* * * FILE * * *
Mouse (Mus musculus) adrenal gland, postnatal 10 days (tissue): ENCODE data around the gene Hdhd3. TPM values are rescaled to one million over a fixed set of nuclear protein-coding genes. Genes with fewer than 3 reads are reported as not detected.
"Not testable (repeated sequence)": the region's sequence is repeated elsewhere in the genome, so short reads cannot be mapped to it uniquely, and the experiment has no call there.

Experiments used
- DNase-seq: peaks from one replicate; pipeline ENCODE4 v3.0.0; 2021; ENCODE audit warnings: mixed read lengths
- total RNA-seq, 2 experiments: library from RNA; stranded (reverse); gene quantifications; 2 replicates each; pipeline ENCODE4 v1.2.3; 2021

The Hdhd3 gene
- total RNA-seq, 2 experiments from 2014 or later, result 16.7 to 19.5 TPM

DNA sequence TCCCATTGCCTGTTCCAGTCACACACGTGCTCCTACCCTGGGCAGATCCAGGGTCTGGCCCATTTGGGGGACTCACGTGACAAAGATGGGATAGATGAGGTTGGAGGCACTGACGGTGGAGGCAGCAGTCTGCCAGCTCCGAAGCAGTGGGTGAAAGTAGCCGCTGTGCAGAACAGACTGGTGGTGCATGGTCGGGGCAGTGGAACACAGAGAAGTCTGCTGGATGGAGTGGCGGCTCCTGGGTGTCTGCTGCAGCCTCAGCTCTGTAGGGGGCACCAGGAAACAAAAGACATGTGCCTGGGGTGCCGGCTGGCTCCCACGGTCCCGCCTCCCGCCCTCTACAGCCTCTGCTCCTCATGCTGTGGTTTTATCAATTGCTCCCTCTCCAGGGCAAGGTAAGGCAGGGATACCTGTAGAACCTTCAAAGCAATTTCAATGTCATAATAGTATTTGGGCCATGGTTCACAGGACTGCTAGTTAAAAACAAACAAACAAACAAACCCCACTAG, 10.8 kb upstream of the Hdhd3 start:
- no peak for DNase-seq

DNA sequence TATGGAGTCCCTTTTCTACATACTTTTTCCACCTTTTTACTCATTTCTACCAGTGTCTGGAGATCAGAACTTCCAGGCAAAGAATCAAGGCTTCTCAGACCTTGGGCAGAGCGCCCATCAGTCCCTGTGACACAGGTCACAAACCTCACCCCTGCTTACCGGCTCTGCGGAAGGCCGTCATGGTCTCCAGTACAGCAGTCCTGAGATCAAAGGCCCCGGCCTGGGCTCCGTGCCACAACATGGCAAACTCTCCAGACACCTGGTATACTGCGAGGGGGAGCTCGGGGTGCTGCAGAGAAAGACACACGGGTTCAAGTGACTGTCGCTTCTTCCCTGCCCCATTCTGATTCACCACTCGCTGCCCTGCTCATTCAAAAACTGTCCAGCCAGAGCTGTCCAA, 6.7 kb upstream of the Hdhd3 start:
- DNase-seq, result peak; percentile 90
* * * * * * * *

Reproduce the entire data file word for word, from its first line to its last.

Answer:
Mouse (Mus musculus) adrenal gland, postnatal 10 days (tissue): ENCODE data around the gene Hdhd3. TPM values are rescaled to one million over a fixed set of nuclear protein-coding genes. Genes with fewer than 3 reads are reported as not detected.
"Not testable (repeated sequence)": the region's sequence is repeated elsewhere in the genome, so short reads cannot be mapped to it uniquely, and the experiment has no call there.

Experiments used
- DNase-seq: peaks from one replicate; pipeline ENCODE4 v3.0.0; 2021; ENCODE audit warnings: mixed read lengths
- total RNA-seq, 2 experiments: library from RNA; stranded (reverse); gene quantifications; 2 replicates each; pipeline ENCODE4 v1.2.3; 2021

The Hdhd3 gene
- total RNA-seq, 2 experiments from 2014 or later, result 16.7 to 19.5 TPM

DNA sequence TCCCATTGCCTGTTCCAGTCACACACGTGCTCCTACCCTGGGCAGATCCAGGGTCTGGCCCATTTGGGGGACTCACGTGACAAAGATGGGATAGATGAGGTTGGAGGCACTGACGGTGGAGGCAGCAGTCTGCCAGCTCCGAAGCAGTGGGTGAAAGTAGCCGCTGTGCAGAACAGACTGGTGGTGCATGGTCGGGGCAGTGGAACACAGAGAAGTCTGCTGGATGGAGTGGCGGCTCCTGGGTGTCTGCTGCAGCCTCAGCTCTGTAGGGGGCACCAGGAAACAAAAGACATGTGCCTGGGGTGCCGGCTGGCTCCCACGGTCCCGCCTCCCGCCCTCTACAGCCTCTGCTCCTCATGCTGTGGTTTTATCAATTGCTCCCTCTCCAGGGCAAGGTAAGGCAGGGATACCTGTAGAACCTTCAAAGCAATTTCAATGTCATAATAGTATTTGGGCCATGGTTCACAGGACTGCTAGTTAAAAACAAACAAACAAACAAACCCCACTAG, 10.8 kb upstream of the Hdhd3 start:
- no peak for DNase-seq

DNA sequence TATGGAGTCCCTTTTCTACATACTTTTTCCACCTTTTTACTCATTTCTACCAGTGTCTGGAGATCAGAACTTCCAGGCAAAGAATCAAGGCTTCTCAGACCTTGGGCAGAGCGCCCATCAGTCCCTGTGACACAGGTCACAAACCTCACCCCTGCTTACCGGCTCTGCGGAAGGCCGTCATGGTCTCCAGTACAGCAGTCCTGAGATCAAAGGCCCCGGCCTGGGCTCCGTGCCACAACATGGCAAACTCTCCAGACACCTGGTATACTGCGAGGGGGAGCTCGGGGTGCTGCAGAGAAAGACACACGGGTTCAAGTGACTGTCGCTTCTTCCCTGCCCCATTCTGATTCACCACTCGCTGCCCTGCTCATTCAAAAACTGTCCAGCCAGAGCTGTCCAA, 6.7 kb upstream of the Hdhd3 start:
- DNase-seq, result peak; percentile 90